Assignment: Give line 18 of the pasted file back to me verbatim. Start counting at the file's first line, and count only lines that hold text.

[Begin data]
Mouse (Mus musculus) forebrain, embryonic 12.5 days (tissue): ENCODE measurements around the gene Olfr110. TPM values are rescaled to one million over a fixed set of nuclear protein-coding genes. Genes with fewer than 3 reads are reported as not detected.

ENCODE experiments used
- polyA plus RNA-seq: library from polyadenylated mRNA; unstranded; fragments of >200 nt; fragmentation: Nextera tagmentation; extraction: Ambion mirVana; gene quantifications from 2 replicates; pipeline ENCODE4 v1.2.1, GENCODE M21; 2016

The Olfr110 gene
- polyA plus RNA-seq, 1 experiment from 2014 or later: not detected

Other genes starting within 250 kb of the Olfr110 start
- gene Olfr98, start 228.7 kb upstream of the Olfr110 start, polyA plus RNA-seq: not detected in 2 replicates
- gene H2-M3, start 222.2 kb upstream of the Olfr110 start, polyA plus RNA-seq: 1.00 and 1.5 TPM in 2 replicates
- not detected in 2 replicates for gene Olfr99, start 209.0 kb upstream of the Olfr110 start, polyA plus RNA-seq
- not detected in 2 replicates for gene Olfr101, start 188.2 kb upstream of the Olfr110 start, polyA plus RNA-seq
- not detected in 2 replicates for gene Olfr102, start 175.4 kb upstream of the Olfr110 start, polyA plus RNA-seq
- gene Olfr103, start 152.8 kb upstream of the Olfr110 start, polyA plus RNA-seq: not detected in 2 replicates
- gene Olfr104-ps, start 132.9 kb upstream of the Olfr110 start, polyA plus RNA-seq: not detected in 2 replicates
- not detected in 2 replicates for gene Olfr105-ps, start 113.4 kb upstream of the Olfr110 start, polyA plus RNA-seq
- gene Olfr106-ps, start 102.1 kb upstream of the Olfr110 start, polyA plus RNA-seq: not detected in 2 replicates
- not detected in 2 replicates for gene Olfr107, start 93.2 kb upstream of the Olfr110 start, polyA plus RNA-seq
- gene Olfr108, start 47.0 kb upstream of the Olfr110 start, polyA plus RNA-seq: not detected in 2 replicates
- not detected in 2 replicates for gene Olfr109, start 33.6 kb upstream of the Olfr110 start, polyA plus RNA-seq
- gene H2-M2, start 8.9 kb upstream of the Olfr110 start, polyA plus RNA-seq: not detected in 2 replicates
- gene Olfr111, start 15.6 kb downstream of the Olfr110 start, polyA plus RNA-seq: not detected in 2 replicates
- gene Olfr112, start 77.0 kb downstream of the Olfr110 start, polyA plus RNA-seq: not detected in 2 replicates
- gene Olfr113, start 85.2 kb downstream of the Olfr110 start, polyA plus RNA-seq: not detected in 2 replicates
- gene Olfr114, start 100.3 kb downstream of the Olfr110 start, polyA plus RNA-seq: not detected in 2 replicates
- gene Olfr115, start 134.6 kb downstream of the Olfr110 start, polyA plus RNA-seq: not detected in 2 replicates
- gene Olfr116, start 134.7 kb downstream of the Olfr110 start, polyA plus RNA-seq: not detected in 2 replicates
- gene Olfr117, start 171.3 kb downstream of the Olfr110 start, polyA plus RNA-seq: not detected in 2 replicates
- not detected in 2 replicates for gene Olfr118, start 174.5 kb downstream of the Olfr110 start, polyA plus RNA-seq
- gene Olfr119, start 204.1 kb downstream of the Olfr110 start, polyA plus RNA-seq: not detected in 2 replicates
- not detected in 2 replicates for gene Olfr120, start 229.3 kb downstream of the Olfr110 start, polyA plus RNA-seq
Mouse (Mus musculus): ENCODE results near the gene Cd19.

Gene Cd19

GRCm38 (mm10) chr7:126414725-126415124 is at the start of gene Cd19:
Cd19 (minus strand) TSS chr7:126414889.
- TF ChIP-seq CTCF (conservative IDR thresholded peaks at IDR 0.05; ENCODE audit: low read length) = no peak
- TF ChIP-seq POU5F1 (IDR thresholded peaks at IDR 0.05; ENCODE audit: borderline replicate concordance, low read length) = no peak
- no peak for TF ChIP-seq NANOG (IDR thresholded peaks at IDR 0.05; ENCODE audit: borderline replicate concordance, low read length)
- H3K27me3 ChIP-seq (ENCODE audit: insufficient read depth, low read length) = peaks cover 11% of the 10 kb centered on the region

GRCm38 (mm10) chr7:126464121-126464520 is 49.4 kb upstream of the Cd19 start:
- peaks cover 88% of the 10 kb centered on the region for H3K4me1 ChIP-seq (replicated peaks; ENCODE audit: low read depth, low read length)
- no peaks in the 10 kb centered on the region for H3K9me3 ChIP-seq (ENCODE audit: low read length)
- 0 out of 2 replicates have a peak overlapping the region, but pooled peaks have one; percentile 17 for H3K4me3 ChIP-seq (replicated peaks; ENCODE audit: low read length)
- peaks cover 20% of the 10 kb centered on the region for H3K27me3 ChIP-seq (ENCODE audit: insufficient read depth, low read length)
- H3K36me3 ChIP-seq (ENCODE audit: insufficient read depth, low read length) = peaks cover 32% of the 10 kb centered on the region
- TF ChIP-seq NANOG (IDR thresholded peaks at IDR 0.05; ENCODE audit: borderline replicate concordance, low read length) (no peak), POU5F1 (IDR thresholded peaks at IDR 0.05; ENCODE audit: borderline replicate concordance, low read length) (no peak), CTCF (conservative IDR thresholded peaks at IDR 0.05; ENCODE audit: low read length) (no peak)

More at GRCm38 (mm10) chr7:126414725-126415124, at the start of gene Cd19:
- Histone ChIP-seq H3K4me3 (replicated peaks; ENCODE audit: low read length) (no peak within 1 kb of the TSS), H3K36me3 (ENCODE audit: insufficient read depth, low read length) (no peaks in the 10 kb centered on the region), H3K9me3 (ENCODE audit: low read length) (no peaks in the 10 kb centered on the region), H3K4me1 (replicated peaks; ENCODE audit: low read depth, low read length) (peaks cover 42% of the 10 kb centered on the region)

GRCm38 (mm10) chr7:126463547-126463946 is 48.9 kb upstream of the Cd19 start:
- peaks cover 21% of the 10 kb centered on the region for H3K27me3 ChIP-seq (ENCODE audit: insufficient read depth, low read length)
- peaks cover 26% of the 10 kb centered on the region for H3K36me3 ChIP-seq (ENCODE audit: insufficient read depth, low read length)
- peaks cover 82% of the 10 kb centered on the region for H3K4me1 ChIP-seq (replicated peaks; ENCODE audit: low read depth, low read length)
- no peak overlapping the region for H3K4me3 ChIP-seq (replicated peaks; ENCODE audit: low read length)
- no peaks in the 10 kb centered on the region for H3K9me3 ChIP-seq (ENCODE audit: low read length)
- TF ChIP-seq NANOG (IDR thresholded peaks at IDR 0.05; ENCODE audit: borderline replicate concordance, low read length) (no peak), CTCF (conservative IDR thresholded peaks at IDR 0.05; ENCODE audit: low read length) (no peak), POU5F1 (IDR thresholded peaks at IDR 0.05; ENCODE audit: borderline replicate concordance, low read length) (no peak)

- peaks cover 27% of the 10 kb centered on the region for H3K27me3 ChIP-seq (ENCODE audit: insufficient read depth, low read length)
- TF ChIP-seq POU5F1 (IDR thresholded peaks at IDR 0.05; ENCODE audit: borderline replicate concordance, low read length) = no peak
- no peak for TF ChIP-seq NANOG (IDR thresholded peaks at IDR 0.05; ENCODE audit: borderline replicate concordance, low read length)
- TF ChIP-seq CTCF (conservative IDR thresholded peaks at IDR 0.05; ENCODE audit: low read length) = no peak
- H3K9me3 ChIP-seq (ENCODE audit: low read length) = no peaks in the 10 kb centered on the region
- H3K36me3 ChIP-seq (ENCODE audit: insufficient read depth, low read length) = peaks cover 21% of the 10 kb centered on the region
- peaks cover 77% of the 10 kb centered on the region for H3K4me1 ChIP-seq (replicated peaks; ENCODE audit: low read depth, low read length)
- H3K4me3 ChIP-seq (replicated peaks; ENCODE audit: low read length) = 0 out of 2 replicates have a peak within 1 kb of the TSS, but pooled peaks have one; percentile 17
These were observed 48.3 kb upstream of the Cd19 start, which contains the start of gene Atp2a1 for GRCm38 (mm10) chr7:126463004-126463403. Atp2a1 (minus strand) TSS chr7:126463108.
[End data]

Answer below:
- not detected in 2 replicates for gene Olfr109, start 33.6 kb upstream of the Olfr110 start, polyA plus RNA-seq